How many times have you found yourself, much like me, attending a conference, presentation, seminar and the presenter and/or the facility is ill prepared to make the most of the time?
This may sound curt on my part, yet I find it interesting how many "professionals" don't truly understand the importance and significance of making sure the attendee has a great experience. In my world I believe we need to put ourselves, as the presenter, into the shoes of the participant. What do I mean by that? They are giving up their time to be a part of whatever this program is. Time is the 1 thing in life you can never get back. Why don't we hold it as such a valuable commodity?
Here's an example.
This morning I attending a training workshop put on by a fledgling group in my town. Their mission statement intrigued me and I found my schedule was open for the 8:30-11:00 a.m. timeslot their marketing told me this presentation would take.
I arrived at 8:25 found a seat at 1 of the round tables set up for the program. At 8:30 the minute came and went, then 8:34, then 8:35 finally at 8:40 the "host" of the event went to the microphone and proceeded to BLAST us out of the room with the volume being WAY TOO LOUD! She introduced the sponsors for the event and we all applauded to thank them for their contribution. Then she introduced the major sponsor and proceeded to read his entire life resume from college until now. He then got up, again on the BOOM microphone and welcomed us. He then introduced the presenter for the day.
She grabbed the microphone and started to walk out into the audience and realized the cord only reached 5 feet in front of the podium, which incidentally happened to be right under 1 of the ceiling speakers. This, if you don't know, causes the sound system to feedback with that ear piercing squeal that most presenter seem to never understand. Let me tell you-you are typically "recycling" your sound. What I mean by this is you are either standing under a speaker or in line with you whereby the speaker is projecting the sound and the microphone is grabbing it again-thus the squeal. STEP AWAY FROM THAT SPOT! It's not about moving the mic away from your mouth. It's about stopping the recycling of sound through the system. WHEW......breathe, breathe, breathe..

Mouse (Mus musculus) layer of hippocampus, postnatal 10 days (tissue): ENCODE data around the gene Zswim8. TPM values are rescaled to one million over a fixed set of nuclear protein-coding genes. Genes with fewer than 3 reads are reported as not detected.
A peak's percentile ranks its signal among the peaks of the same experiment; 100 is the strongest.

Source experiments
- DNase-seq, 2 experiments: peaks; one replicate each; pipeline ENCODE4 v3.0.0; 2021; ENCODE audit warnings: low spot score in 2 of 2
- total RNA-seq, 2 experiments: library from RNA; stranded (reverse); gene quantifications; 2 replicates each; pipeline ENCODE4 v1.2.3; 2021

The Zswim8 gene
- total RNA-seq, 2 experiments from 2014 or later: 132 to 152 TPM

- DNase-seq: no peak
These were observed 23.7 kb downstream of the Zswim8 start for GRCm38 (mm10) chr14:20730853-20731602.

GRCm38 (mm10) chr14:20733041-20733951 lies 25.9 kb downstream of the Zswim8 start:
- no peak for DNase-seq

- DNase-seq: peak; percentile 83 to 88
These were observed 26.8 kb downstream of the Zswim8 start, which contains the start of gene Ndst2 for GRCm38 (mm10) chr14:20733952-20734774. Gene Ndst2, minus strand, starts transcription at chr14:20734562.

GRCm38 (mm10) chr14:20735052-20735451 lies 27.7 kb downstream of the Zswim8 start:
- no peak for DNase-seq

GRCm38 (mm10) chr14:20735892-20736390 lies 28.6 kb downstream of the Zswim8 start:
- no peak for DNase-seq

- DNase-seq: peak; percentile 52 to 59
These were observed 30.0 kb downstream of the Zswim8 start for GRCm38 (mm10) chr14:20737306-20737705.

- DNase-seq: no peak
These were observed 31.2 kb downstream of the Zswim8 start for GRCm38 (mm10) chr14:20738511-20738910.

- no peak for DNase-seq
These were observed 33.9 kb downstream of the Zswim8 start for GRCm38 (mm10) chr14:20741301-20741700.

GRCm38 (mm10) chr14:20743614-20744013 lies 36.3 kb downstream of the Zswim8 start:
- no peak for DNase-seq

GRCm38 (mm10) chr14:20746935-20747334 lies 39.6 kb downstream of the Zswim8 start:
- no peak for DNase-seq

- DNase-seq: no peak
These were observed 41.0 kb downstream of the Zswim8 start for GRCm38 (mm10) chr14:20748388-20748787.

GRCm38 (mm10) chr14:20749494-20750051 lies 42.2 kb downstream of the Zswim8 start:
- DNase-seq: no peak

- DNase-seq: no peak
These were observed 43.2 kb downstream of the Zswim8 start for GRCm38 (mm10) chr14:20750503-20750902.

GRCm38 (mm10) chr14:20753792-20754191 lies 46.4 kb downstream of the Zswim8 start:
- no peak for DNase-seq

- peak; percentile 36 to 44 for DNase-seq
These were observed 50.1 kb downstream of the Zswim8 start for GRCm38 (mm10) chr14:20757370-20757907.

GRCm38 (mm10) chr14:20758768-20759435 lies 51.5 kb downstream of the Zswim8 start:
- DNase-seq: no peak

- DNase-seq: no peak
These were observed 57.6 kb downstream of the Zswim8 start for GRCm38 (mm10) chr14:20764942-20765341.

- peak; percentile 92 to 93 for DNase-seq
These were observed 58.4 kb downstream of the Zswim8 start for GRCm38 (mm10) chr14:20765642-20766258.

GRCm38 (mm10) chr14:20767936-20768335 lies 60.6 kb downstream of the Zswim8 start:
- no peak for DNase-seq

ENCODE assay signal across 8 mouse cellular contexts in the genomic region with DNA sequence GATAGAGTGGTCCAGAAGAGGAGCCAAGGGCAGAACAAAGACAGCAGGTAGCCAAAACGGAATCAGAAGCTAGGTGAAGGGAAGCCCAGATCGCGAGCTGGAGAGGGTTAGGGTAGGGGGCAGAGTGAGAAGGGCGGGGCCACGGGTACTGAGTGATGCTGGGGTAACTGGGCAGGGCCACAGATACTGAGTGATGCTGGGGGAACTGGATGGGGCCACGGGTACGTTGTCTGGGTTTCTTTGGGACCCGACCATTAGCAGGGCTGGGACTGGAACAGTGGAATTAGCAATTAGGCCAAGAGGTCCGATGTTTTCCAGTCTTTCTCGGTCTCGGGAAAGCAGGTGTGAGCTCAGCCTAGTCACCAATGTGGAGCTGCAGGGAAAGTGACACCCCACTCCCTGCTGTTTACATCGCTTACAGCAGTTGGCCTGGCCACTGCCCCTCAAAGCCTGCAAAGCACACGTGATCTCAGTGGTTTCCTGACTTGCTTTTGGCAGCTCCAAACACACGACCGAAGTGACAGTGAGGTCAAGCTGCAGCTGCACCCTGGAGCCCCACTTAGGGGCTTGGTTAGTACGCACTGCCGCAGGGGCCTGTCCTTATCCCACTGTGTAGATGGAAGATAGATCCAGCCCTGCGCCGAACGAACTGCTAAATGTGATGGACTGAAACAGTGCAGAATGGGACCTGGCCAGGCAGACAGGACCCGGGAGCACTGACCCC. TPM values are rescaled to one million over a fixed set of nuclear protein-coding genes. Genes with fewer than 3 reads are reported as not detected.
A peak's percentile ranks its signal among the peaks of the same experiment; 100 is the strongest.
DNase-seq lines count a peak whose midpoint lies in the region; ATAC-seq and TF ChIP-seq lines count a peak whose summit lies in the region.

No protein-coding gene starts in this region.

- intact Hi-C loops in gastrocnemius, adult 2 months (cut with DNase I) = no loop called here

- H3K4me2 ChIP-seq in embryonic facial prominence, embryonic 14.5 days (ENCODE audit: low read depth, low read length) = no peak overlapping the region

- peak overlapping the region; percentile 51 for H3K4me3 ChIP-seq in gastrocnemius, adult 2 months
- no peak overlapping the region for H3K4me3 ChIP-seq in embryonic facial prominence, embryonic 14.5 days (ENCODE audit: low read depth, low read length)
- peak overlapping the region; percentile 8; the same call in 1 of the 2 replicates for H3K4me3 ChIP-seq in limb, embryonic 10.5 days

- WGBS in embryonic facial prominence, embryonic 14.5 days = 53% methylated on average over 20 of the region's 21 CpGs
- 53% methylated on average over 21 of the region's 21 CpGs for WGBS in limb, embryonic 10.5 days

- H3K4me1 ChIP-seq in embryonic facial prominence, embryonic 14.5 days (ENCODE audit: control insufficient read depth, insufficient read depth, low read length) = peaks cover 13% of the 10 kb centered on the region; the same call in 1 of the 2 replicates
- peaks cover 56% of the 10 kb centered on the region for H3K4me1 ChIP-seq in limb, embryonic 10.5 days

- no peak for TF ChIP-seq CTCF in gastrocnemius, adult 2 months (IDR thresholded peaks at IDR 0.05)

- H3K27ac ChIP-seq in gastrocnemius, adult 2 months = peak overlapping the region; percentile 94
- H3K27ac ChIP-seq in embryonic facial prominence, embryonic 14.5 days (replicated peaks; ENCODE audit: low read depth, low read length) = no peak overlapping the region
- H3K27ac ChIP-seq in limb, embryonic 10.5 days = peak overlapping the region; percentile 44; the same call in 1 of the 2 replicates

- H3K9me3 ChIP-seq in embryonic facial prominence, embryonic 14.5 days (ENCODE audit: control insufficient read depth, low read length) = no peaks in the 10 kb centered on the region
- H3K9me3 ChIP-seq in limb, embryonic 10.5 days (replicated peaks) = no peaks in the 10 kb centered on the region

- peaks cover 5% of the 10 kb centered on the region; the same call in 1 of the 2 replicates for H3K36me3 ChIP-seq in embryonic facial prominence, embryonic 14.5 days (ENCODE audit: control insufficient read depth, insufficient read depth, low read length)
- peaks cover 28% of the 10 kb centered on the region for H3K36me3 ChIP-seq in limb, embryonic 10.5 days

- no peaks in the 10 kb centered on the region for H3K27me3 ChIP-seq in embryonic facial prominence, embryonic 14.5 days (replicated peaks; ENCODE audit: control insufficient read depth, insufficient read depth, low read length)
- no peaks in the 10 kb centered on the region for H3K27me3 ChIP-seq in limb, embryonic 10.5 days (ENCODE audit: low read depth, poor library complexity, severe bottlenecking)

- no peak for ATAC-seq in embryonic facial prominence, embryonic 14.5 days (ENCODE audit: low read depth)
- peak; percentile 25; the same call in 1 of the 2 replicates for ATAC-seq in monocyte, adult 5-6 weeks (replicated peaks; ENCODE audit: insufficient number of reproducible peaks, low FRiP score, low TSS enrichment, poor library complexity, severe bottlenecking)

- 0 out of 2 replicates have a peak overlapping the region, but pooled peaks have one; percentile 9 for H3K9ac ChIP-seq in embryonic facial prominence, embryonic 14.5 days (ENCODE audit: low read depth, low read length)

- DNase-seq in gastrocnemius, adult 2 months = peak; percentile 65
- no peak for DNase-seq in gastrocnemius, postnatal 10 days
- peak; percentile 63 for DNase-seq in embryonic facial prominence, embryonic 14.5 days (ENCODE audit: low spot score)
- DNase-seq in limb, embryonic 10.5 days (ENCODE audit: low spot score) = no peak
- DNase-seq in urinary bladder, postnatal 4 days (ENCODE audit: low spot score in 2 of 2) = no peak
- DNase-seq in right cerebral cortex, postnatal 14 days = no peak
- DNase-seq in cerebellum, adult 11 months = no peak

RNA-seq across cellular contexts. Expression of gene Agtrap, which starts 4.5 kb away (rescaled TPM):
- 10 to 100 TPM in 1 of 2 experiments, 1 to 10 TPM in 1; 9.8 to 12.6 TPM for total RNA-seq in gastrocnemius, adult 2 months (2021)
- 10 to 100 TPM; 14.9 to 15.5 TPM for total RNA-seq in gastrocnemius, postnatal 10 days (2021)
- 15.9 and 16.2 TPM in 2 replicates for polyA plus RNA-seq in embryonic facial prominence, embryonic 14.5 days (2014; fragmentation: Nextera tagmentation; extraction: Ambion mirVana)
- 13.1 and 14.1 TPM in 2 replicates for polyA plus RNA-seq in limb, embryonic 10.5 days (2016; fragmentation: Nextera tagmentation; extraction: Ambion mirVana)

Now, before you think I'm being a total jerk about this, think about what I'm saying. You invest your time and quite often your money to attend these types of presentations. Doesn't the presenter and/or those who are producing the event owe it to you to make sure things work right? How would you feel if you invested $60 to see your favorite music star and they take to the stage late and then proceed to have so much sound system feedback you can't hear or understand a word they are singing? Would you walk away being OK or would you find a way to complain to someone about it? Why isn't this the same thing?
So here's my idea and thus this post. Effective Presenting: 7 Steps to Ensure a Great Audience Experience.
- Timing: As the presenter, arrive early. I recommend at least 1 hour before the scheduled start time.
- Set Up: Make sure the room is set up to your expectations for your program. If not, get it reset. You are in charge not the facility you are holding the meeting in. If you need it changed, get it changed.
- Sound Check: Grab the microphone and do a sound check. If it's a corded mic, check the distance you can move with the chord and all areas to find those "feedback spots" and make mental note not to stand there.
- Sound Check II: If you are using a cordless mic or lavaliere do the same thing. If you plan to walk throughout the room do this as a sound check. Remember the musician example above, they set up and do a sound check hours before the audience arrives. You should to!
- Respect Time: Start on time and end on time. In my example above, we started 10 minutes late and the program ran 10 minutes late. This is inexcusable if you want to be known as a professional! Remember time is not replaceable. Don't waste it for your attendees and don't assume they are all OK if you run over because you started late.
- Technology- Just as important as a sound check is a technology check. What I mean is if you fall into the myriad of presenters who rely on PowerPoint presentations, make sure the presentation works with the projector at the facility. In addition, if you'll be using music and/or video as part of your presentation, sound check each of these as well.
- Know your Audience- if you are presenting a topic you're not the "expert" in, don't fake it. Don't go online and grab information without knowing who to attribute it to nor who they really are. We can all do that. Be honest, do your research, dig deeper. Understand you will almost always have that audience member who'll want to know who that person is you're quoting if they aren't an easily recognizable source.
Thanks for indulging me in this. I worked hard to stay in curiosity and out of judgment in this experience yet I found myself really wanting to stand up and just handle what wasn't working.